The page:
For Mandy Rennehan, the respect for women as human beings is long overdue.
That is part of Rennehan’s message as the keynote speaker for this year’s International Women’s Day event at Pier 21 in Halifax.
Not surprisingly, the #Metoo movement and the power of social media as a platform for the movement are on Rennehan’s mind as she prepared for her talk.
“The fact that women are now being recognized as the powerhouses they are is so incredibly exciting for me,” said Rennehan, the founder and CEO of Freshco – a multi-million-dollar retail facilities maintenance, projects and reconstruction company.
Of note, Rennehan said the #MeToo movement has reset an etiquette back into the workplace that reminds people that they can’t treat people anyway they want to without consequences.
“Whether men, or even women for that matter, this is a movement for everybody about how we treat other human beings. And, that’s what I’m seeing. There’s an outlet now for people to say ‘I’m not ok with this anymore. It’s wrong.’”
“Whether men, or even women for that matter, this is a movement for everybody about how we treat other human beings.” – Mandy Rennehan
Rennehan, also known as the Blue Collar CEO, grew up in Yarmouth, Nova Scotia. The self-taught trades person who built log cabins left home at 18. In 1995, she launched the company based in Oakville, Ont. The company now has 81 employees and 400 technicians in Canada and the U.S. Sixty per cent of the employees are women.
Tanya Priske, executive director of Centre for Women in Business at Mount Saint Vincent University which is hosting the event, said the centre’s programs or funding haven’t changed in light of the #MeToo movement, largely because the centre works with women entrepreneurs and business owners rather than female employees.
Even so, she noted the movement has been valuable for creating a culture that places gender equity in the workplace at the forefront. Also, the #MeToo movement has people thinking more about inclusion in the workplace.
“We recognize we need more women at the table. We want to encourage more women to start businesses. So, I think it has really allowed us to create that culture that it’s ok to talk about it,” she said.
Priske said a change that needs to happen with businesses is that more women need to be in leadership and decision-making roles. Giving women a stronger voice will help lead to better gender equity policies, not just for women but for men as well, she said.
“We do bring a different perspective. We do know that companies do better when they have more women on their board making decisions. So, I think that’s what we need to continue to do – to make sure that there is that equality, that women are not being passed over for promotions, that they’re getting the mentorship that they need (and) that sponsorship with the company to really help them better grow.”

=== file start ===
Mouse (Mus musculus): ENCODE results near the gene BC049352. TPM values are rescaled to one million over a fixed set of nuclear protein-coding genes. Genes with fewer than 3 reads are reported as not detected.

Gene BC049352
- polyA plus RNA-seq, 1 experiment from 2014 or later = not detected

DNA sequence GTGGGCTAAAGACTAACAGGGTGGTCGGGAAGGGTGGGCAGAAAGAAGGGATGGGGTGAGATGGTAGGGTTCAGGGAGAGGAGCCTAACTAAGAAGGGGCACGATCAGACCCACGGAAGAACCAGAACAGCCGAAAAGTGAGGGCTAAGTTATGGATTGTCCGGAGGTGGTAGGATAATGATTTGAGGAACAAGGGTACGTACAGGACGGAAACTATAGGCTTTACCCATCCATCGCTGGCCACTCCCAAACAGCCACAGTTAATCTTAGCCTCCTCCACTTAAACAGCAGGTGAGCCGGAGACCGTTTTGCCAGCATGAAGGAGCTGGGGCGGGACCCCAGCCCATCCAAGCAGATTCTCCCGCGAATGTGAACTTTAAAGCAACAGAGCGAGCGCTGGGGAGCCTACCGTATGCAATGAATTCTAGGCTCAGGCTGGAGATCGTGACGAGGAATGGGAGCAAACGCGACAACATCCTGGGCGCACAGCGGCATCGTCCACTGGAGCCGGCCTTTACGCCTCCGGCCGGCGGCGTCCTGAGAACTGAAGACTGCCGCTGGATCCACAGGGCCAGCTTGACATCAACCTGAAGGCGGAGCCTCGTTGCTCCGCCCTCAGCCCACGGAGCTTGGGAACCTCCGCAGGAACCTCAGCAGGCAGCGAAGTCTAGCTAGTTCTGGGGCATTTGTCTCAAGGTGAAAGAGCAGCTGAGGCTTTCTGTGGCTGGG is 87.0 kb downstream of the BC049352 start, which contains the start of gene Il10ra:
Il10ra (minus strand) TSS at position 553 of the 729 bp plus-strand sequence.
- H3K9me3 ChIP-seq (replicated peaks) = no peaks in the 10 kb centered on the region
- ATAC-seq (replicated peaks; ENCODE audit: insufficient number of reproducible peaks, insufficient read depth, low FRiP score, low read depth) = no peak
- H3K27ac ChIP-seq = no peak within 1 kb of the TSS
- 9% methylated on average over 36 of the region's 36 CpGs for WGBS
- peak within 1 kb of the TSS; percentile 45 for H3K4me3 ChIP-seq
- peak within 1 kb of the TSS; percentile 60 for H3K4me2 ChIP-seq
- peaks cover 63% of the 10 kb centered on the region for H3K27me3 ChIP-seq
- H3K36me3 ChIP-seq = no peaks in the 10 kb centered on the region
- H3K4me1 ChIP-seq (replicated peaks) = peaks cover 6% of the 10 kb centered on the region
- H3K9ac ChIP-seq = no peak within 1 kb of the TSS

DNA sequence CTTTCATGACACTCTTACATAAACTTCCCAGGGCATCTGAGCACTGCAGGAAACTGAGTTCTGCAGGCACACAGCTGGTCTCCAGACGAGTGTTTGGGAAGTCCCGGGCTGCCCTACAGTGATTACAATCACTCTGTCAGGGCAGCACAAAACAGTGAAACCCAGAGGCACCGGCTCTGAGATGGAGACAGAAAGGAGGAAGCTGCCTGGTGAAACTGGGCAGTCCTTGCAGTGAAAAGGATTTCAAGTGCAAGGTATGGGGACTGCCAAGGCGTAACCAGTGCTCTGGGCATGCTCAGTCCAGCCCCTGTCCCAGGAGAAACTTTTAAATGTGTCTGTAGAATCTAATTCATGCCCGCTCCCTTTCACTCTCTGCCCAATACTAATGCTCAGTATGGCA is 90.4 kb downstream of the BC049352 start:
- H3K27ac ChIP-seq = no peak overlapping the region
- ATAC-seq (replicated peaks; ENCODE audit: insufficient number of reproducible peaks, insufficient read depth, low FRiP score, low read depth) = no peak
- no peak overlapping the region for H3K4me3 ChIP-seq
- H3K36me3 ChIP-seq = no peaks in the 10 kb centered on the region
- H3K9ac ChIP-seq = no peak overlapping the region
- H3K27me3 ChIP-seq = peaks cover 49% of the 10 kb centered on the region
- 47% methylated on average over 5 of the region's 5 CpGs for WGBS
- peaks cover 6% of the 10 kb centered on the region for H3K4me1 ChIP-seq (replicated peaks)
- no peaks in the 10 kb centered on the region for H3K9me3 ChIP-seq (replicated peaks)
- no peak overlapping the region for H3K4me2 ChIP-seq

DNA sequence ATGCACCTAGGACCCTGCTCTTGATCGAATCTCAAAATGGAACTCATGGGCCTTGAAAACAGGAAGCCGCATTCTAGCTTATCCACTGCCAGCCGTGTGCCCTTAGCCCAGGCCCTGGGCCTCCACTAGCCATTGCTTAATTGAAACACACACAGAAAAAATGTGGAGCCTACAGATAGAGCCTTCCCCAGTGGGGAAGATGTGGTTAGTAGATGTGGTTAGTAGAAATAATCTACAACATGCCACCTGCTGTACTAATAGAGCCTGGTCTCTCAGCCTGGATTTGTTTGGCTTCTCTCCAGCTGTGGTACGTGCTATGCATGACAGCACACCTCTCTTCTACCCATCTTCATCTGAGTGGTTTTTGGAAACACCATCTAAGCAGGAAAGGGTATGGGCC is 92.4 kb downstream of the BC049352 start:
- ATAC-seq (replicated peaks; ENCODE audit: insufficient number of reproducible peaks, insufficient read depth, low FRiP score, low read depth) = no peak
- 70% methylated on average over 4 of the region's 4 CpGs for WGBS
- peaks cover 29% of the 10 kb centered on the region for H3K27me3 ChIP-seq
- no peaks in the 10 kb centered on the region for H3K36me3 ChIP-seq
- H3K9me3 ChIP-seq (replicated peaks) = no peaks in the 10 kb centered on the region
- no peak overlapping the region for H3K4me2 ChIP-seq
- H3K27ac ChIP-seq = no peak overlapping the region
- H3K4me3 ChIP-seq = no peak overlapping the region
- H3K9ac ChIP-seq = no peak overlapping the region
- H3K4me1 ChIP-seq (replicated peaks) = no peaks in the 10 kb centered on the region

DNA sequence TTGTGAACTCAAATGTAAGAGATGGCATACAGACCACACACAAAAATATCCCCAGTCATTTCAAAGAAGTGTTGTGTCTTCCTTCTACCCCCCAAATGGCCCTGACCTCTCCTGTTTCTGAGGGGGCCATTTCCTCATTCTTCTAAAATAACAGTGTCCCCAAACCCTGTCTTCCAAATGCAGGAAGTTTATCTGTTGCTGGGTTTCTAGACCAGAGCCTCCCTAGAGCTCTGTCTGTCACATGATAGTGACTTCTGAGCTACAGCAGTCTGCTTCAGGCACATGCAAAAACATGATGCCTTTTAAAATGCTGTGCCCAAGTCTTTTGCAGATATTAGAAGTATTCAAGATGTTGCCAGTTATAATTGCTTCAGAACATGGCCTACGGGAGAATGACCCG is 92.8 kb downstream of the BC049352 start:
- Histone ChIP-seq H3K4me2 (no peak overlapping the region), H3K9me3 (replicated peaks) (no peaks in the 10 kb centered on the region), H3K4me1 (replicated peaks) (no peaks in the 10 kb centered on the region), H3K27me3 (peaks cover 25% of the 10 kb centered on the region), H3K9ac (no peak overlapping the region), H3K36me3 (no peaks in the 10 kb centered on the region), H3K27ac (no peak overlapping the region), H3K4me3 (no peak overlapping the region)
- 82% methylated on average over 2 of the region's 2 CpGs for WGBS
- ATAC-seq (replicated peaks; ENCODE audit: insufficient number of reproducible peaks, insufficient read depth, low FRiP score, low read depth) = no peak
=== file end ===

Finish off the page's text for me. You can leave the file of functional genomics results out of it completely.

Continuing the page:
READ THE FULL SERIES
- Pay equity, diversity critical to improving workplace climate: labour lawyer
- After #MeToo, men wary about mentoring women in workplace in post : survey
- Tackling sex harassment claims head-on, companies turning to HR consultants to clear the air
- Blazing their own trail: after corporate life, women are starting their own businesses
- WE ASKED: What words or behavior bother you in the work place?
An organization that has seen an unexpected increase in donations is P.E.I. Family Violence Prevention Services Inc., a non-governmental organization that runs Anderson House – one of two emergency shelters for women and children on the Island.
Dayna O’Malley, executive director, said the organization receives provincial funding but is also required to raise $160,000 annually through fundraising and donations. This year, she said that goal was reached much easier with a rise in new donors holding small fundraising events for Anderson House.
O’Malley doesn’t have proof, but she believes the rise in donations is due to the #MeToo movement.
“It must, at least in some respect, because there is an awful lot happening around that,” she said.
“The light is coming on for a lot of people. And, that translating into action is really key because that’s what social causes really struggle with – how do you move from awareness to action. So, everybody knowing about something doesn’t really create change. It’s the first step to change, but you need to move beyond that. So, raising money to foster frontline services (or) support organizations who rely on this support in order to stay open. It’s fantastic. We rely on these donations.”
In terms of International Women’s Day, she said it should be seen as a positive day to celebrate women.
With Family Violence Prevention Week and International Day for the Elimination of Violence Against Women, there are a lot of days to remind people about the terrible things that still happen to women, O’Malley added.
“It feels nice to have a reason to celebrate as well,” she said.